NBRC-
0726
Ken Crone, Saul Eisen, Hank Hildebrand, Ike ShulmanAmerican Bankruptcy Institute Consumer Bankruptcy Reform Forum


Presently, a debtor must dedicate "all disposable income" to fund a Chapter 13 plan, or porpose a plan which satisfies all unsecured claims in full within a three year period. The question arises as to what expenses are to be included in the debtor's budget. One proposal has been a standard template which fixes the amount of funds a debtor must dedicate to pay to unsecured clalim holders. While the ABI forum generally felt that the idea of paying "all disposable income," determined on a case by case basis, works reasonably well, there were problems with the uniformity of application, because judges can differ radically on what might be reasonable and necessary for maintenance and support.Keep the current scheme, with the current definition of disposable income. Within certain defined categories of expenses (i.e. food, housing, clothing, etc.) a party challenging the reasonableness would bear the burden of proof. If debtor incurs other types of expenses (i.e. tuition costs, entertainment, gifts, etc.) the debtor would bear the burden of proof on request of the trustee or any unsecured creditor. If the debtor's plan meets the requirements of §12325(b), confirmation of the plan should not be denied solely because the plan fails to meet any minimum payment requirement beyond that required by §1325(a)(4).
NBRC-
0727
Wendell J. SherkAttorney, Eric Taylor & Associates, P.C.


Author does not understand why the disposable income "template" approach should be codified. "The rules of thumb used by our Chapter 13 Trustee are well-known and, though perhaps ungenerous, are generally respected. The template, of course, will lead to a large number of "zero-percent" plans." "I was less impressed with the template being applied in place of the §707(b) test. Everyone agrees the §707(b) "substantial abuse" procedure needs work. I think Trustees and creditors should be allowed to prosecute those objcetions (and, if successful, have an administrative expense claim) but otherwise the process is workable.""I think the Trustees should be encouraged to develop their own templates for their region and publish them as guidance to the debtor bar but codifying a process based on Washington-based bureaucratic indexes will not go down well out in the hinterland."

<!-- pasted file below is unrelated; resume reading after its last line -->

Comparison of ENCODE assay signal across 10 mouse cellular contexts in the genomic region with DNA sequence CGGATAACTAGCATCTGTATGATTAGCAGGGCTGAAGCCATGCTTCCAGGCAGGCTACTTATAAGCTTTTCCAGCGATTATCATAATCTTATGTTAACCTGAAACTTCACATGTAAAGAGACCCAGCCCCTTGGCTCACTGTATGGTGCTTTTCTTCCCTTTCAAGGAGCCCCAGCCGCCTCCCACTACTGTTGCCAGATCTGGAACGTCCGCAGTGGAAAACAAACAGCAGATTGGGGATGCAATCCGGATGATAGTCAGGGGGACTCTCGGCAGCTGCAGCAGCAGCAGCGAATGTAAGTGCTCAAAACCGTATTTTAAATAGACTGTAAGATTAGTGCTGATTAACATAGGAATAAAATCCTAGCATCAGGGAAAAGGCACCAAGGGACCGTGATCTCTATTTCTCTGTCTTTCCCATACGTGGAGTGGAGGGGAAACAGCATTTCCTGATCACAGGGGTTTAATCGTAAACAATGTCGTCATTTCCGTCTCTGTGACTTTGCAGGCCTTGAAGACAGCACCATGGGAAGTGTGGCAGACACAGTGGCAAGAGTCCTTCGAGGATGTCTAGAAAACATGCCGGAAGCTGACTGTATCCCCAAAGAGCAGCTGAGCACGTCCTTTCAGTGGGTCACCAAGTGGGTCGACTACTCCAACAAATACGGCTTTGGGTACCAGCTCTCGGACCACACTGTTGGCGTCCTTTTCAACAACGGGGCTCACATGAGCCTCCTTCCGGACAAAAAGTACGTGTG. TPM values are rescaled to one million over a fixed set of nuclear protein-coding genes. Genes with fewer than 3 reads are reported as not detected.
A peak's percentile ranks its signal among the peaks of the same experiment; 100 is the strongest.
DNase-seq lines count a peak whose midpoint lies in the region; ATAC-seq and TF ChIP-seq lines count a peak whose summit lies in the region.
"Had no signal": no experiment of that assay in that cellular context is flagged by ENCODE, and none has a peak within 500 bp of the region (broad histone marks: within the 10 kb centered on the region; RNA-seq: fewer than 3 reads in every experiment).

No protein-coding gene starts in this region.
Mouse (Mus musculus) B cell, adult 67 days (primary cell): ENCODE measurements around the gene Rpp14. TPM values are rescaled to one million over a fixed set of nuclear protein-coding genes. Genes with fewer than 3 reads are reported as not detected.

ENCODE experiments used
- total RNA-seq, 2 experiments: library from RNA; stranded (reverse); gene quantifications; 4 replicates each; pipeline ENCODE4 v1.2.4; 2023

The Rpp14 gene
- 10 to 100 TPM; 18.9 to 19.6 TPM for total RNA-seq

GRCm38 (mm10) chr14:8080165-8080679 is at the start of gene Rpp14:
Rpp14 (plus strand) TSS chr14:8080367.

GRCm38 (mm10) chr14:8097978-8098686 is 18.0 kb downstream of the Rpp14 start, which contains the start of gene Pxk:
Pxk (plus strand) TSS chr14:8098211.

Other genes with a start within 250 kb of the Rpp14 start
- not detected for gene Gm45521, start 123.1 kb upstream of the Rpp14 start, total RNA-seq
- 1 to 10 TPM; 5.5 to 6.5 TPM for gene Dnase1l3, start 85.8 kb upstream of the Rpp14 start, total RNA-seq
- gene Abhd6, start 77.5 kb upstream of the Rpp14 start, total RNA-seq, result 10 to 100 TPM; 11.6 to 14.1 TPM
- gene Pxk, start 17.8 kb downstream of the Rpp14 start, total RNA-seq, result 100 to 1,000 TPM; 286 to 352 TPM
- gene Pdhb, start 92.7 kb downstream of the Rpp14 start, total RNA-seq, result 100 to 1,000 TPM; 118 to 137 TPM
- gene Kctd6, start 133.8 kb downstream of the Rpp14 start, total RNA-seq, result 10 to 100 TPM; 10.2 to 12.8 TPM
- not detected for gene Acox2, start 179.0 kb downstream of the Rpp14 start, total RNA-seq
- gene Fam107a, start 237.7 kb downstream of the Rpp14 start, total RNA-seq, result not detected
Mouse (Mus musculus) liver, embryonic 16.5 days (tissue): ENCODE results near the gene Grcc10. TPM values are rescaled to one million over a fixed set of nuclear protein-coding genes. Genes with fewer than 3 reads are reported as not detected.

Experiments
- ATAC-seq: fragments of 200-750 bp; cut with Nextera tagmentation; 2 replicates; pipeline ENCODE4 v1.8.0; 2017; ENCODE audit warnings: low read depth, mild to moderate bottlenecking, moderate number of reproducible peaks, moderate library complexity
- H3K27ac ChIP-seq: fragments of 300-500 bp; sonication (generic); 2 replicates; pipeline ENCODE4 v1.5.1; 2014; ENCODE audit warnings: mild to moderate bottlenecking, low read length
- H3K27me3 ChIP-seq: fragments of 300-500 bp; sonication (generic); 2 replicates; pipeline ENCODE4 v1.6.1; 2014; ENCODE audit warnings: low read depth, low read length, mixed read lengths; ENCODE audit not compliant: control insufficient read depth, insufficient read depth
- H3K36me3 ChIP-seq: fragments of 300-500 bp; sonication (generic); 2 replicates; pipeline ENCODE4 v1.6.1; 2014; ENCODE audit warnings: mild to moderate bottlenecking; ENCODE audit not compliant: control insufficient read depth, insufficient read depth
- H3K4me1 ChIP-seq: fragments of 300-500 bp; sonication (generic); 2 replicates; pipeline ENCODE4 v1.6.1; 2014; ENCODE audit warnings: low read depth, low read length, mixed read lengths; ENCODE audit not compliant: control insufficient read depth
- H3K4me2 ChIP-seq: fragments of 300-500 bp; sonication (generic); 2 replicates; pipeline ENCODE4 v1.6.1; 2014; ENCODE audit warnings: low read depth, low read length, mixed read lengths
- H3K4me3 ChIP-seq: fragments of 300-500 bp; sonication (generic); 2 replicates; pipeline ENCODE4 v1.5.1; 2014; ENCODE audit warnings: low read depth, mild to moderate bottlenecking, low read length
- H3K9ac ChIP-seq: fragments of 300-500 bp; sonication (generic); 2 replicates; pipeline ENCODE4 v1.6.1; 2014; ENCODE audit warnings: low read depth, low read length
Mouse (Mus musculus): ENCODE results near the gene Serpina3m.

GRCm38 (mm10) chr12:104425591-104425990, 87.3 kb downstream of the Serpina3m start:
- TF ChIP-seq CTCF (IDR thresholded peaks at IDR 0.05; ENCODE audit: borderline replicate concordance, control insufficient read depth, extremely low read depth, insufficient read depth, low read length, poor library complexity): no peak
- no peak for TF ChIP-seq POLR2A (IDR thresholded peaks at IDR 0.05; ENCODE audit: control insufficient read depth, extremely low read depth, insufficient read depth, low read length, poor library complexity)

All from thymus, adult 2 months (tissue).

NBRC-
0728
John C. AkardU.S. Bankruptcy Judge, Northern District of TexasCopy of letter dated 5/2/97 to Susan Jane Darnold from office of United States Trustee; Copies of 4 letters dated 3/26/97 from Judge Akard to the Bankruptcy Commissioners on different topics.